The price was wrong.
Ian Gavan--Getty Images
By Geoffrey Smith
June 17, 2014

Apple Inc. (AAPL) has settled a civil class-action lawsuit from U.S. states and consumers over allegations that it conspired to fix prices for e-books.

Plaintiffs’ representative Steve Berman said in a letter to Denise Cote, the presiding judge at the Southern District court of New York, that the two sides had reached “a binding agreement in principle” to settle the case.

The terms of the settlement are under seal, pending the court’s approval. Apple, which has denied breaking antitrust law, didn’t immediately respond to a request for comment.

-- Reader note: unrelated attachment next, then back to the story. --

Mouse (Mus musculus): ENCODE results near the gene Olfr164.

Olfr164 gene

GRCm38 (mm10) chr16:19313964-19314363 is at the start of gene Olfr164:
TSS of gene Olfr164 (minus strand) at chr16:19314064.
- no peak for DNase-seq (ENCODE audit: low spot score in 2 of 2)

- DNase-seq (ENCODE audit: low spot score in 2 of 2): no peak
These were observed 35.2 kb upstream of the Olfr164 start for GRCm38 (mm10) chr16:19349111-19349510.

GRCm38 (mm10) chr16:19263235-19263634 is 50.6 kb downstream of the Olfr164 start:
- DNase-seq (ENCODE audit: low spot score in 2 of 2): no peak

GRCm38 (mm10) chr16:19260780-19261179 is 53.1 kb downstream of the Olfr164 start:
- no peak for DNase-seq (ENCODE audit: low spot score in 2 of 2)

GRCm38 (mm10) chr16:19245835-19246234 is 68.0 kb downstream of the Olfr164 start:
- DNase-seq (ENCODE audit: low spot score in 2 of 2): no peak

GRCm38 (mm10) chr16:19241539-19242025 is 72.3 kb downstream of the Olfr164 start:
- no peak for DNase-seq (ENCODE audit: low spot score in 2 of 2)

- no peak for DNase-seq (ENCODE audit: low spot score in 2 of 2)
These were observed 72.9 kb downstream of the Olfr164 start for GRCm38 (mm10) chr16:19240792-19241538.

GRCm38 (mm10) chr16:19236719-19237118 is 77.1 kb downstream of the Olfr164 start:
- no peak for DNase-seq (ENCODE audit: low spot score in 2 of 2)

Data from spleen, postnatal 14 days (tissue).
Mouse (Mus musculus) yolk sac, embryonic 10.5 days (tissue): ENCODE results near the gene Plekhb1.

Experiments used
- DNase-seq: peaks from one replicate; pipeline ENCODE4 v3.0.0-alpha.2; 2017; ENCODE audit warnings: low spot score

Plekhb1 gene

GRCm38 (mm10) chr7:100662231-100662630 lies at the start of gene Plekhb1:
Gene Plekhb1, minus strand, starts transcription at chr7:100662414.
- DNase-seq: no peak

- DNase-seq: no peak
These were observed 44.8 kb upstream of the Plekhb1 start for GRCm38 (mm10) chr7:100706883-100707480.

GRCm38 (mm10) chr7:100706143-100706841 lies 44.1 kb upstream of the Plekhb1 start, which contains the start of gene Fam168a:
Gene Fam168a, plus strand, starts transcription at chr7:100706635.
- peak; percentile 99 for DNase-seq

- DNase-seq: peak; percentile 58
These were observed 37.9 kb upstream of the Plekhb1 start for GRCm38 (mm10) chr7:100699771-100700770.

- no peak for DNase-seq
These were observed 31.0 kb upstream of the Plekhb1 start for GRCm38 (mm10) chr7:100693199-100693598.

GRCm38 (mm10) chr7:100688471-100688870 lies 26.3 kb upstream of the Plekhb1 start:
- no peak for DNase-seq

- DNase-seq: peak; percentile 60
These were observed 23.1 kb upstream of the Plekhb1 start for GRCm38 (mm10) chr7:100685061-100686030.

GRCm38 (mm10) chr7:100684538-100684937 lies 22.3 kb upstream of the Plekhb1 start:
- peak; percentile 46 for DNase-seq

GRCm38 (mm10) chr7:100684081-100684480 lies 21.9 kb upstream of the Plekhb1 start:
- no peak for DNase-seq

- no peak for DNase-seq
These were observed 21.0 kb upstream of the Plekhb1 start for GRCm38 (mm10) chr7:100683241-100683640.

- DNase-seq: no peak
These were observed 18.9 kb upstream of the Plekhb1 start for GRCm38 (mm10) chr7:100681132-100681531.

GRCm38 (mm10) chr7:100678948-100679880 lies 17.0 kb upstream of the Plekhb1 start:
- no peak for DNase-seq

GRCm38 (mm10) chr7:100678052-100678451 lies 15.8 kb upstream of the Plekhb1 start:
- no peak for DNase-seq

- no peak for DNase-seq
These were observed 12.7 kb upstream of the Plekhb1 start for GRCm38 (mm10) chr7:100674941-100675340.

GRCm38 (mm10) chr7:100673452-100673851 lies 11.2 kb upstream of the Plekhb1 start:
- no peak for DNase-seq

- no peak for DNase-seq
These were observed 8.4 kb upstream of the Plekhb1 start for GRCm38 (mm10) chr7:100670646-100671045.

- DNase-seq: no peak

The plaintiffs, which include over 30 states and territories, had originally sought up to $840 million in damages from Apple.  That figure was based on an estimate that Apple had actually overcharged buyers of e-books by $280 million.The court has the power to impose damages up to triple the actual amount.

Apple is currently appealing a ruling last year by Judge Cote that it conspired with five big publishing houses to fix prices for e-books, and the settlement is contingent on the result of that appeal, the Wall Street Journal reported.

The publishers involved–Hachette Book Group, HarperCollins, Penguin Group (USA) Inc, MacMillan and Simon & Schuster Inc–agreed last year to pay some¬†$166 million to settle related antitrust charges.

 

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